I think it all fell apart in literally one day. My dad came over to my mom and stepdad’s house. He sits me down, solemn and distraught. My mind immediately jumps to two conclusions: my stepdad had died. Which would be sad, but I would get over it. Or my dog had died, which would be much sadder and harder to get over. I immediately yelled at myself internally for liking my dog more than my stepdad. Not that anyone knew that I didn’t like my stepdad quite as much as I put out.
Now, I do wish that my stepdad had died instead. I think it would have been much easier on everyone, really. But it was worse, and I didn’t even believe it at first.
My lovely stepmom had kicked my dad out of the house! My lovely stepmom who raised me more than my real mother at that point. My lovely stepmom who never did a thing wrong in my adoring eyes. What the hell? There must be a mistake. This is not funny, Dad!
About a week later, I realized what had happened. It was pretty stereotypical. A young receptionist with big boobs. You know the rest. I figured it out in a science museum where I was with my dad, siblings, her and her mom. It was painfully obvious in my eleven year old eyes that my own dad was a cheater. And you know it must have been pretty obvious if an eleven year old could figure it out.
Well, my mom was jealous of my stepmom for being able to shake a husband she was unhappy with. By the next January we were in our little apartment, we hated it so much. But we’d kill to have it back, now that we’re separated by over 150 miles.
Things escalated rapidly downhill from this point on. I mean, extremely rapidly. My mom never really liked my stepdad either, in fact he was emotionally abusive to both of us. Much worse to my mom, who was always sweet as can be. Both my mom and dad fell poor. I lost all touch with the woman who raised me. I quickly developed very severe depression and anxiety, and lost the majority of my friends.
I saw my parents cry. I watched my parents fall apart right in front of me. I have had roughly twenty therapists and been on most known anti-depressants. Then worse. And worse. And worse.
My mom and I were hospitalized together, on different floors. I lied my way into not being admitted, but stayed in the holding unit for four days. Mom was admitted and stayed for a week.
Everyone always promises it’ll get better. That tomorrow is a new day. That this medicine will surely work. That therapy fixes everything. That there’s no reason someone this young should be depressed and have anxiety. That I’m dramatic and faking it.
I was promised solutions, and only given more problems. Self induced, situational, and even imagined. Self harm, disassociating, panic, insomnia, depression, abuse, pseudo-homelessness, generally viciousness, zero structure or stability, and my mind fighting against itself.
The solace with a sharp point
Through my struggles and frequent appearances in the psychology scene I became fascinated. Maybe a little too fascinated. Maybe perfectly enthralled.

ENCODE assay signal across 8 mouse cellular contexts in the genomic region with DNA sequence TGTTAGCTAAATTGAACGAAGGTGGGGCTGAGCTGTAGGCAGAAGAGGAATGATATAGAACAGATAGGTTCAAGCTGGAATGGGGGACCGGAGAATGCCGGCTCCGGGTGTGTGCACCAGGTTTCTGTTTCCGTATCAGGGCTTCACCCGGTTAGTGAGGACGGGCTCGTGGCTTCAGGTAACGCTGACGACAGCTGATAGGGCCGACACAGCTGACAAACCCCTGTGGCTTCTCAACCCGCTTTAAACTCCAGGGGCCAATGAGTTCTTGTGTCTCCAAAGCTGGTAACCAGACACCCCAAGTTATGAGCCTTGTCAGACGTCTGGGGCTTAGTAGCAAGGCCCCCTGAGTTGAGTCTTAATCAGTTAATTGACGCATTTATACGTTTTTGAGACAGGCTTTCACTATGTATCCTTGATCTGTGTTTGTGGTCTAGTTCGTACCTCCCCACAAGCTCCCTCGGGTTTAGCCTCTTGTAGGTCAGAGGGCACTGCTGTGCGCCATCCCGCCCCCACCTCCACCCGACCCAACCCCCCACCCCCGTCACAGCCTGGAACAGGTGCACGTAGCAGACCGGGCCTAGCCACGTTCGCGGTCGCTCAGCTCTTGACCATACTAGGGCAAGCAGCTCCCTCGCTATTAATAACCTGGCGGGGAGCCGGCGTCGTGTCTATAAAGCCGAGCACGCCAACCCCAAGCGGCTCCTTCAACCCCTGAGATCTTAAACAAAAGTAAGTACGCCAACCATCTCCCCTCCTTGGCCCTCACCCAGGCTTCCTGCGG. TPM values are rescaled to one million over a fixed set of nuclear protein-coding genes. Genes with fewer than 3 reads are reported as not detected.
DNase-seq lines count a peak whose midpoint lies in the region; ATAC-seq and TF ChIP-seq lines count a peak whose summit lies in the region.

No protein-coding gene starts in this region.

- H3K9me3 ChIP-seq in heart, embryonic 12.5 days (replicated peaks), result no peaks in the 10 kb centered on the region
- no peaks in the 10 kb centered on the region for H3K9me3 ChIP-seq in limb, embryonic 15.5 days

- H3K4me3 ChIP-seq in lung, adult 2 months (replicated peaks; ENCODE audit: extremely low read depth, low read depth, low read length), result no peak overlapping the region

It has become my favorite solace to read psychology books, memoirs, case studies, psychiatric studies and more. The only psychiatrist that I didn’t chronically lie to, one of my favorite women in the world, that I truly owe my life to, she says I will grow up to be the world’s best therapist or psychiatrist, or something in that field. With my undying empathy, experience and fascination, I am bound to be the best. That’s what she said.
I usually hate it when people tell me I’m the best, or am going to be the best at something, because I know I’m not. It’s great for people to tell me that I’m a great artist, a wonderful writer, a musician with true potential, a good softball player (this one was just flat out lies, I am the most nonathletic person ever). It’s just hard to believe. I don’t think I’ll be the best out there, but I do think I’d be really good at helping people.
I have had the school counselor refer people to me, I am a trusted secret keeper and built up a “kid therapist” reputation among peers. It helped me to help others even if I wouldn’t let anyone help me, and on the rare occasion I let someone try, things typically ended up worse.
Today, I love psychology, and I want to help as many people as I can. Comment on this post and I’ll even do my best to help you. But this hobby if-you-will has a sharp point to it. Education has led me to believe I am wrongly diagnosed (which I unbiased think that I am). I think I placebo myself into imagined symptoms and have let this romanticized idea of “utter and complete insanity” overcome my mind. I know I’m for the most part mentally intact, but then I think and think and think and realize that I am absolutely insane. I know first hand that mental illness is nothing to be romanticized, it’s miserable, not fascinating. Yet I still almost wish I could just completely disconnect, and truly lose it. Maybe just so that I don’t have to be so painfully self aware of my own deterioration.
Alice Roxanne loves psychology–an interest that has resulted from her own mental health experiences. She has found by helping others, she helps herself.